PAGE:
- the road to senahu washes out due to a biblical rain storm
- mark & angelina encounter many, many bureaucratic roadblocks
- mark's mom is detained by the guatemalan government several weeks after the marriage
that's a summary of the events surrounding the fateful day in june 1996. as a missionary, the only events i observed were seeing the ceiba tree come crashing down on the one road in and out of polochic valley and then meeting the housley's in the long line of cars and hearing of their bandido attack and then later that night observing the most unbelievable rain storm i had ever seen in my life.
having only that bit of context, i later learned mark held firesides and then wrote a book about the whole experience. i finally ordered the book and read it.
as a whole, it was a very enjoyable read. it brought back so many memories of guatemala, the culture and the land.
my opinion of mark didn't really improve after reading the book. quite frankly, i wonder if he isn't a little ... i don't know quite the word to use ... but the one word that comes to mind is 'autistic.' and i don't know if that word quite fits the description. honestly, i'm still trying to put my finger on it, but that is all that is coming to me now. mark is quite brilliant (finished medical school, graduated with honors, etc), but also seems to lack some nuances of social interaction and appropriateness. how else could he so easily have become fixated on a kekchi girl he saw in passing on the road?
my final reaction to the mark & angelina marriage, after reviewing my missionary experiences and reading the book is to say - the world is a very big place and anything can happen - including what happened to mark, his family and the kukuls.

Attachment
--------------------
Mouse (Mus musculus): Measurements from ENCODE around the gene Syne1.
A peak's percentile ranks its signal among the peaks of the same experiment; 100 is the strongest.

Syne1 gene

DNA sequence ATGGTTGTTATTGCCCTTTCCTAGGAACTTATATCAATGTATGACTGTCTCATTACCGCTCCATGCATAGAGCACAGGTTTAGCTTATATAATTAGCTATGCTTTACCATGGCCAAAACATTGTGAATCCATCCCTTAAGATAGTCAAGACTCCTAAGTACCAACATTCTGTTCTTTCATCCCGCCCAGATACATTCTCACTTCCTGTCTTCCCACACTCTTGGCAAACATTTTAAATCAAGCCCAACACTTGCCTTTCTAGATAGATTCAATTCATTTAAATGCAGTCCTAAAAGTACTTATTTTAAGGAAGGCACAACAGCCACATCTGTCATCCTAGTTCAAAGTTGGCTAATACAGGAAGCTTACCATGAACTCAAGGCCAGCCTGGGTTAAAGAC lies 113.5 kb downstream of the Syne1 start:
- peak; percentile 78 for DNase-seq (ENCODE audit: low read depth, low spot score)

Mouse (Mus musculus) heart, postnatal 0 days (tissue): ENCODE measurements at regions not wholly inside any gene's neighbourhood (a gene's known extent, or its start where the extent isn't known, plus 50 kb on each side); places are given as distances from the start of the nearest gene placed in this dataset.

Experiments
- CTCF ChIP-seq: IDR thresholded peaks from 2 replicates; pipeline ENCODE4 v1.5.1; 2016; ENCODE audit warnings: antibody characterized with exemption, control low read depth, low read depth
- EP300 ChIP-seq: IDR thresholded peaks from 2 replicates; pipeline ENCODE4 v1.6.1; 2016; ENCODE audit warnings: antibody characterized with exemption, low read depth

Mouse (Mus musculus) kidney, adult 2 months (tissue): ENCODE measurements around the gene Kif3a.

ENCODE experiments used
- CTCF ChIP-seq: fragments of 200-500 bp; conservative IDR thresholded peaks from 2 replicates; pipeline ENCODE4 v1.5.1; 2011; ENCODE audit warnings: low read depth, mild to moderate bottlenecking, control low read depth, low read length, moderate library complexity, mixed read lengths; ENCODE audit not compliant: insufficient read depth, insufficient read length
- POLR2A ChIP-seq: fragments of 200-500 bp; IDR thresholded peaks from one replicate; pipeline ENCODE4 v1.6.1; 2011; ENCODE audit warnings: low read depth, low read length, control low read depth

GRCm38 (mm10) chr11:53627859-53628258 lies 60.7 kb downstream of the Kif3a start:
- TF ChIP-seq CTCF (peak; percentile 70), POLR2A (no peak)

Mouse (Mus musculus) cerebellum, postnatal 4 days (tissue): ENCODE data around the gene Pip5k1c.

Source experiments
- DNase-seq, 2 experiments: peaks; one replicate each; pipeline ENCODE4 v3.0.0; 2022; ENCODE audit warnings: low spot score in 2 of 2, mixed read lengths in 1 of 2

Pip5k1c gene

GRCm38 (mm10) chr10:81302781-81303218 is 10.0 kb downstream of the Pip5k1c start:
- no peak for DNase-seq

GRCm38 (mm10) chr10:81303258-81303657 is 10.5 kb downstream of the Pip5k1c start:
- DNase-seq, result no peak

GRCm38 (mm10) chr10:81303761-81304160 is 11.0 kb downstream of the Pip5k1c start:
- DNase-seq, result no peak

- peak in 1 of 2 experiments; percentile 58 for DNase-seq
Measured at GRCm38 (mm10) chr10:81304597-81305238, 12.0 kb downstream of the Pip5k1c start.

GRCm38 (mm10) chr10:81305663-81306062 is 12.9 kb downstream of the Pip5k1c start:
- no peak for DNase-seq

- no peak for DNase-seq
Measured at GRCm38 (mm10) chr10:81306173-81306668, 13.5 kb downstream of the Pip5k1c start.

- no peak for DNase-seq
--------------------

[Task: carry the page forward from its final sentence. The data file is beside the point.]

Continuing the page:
it is also worth noting, about 10 years ago, i emailed the missionary who wrote that letter to mark, which i never gave to angelina. if i recall correctly, i told him i didn't pass the letter along. he was ok with that. he had even 'forgiven' mark, in a sense. i think he had visited mark and angelina in odgen. also, i understand other missionaries have visited mark and angelina and say she wears jeans and speaks english. i think her and mark have four boys - i would imagine the oldest is mission-age about now.
the other part of the book - the part he discusses his mission - i quite enjoyed. i was very familiar with all the areas in which he served and visited, except his first area (galilea) and semarac and seritquiche - the last two areas i always wanted to badly visit, but never had the opportunity. i was even familiar with chicoj and tanchi. when i was serving in coban, my companion and i would visit the missionaries serving in the chicoj/tanchi area. matter-of-factly, i sometimes wish i could have served there, but every one has told me it's not great there (cold, drizzly all the time and the people there are tough socially).
i enjoyed his telling of his first christmas in senahu and the obsession guatemalans have with fire and fireworks. he did a great job describing the long, long hikes in the jungles - the heat - the mud - the rain - the cold; being stranded on those hikes and sleeping on beds of bamboo or cement. i laughed at the lack of privacy people have in polochic - kids talking to you as you go to the bathroom! all fond memories in my opinion.
i sometimes miss polochic valley. i definitely miss coban - i love that place with all my heart. and being able to re-live those memories of guatemala was indeed the best of this book.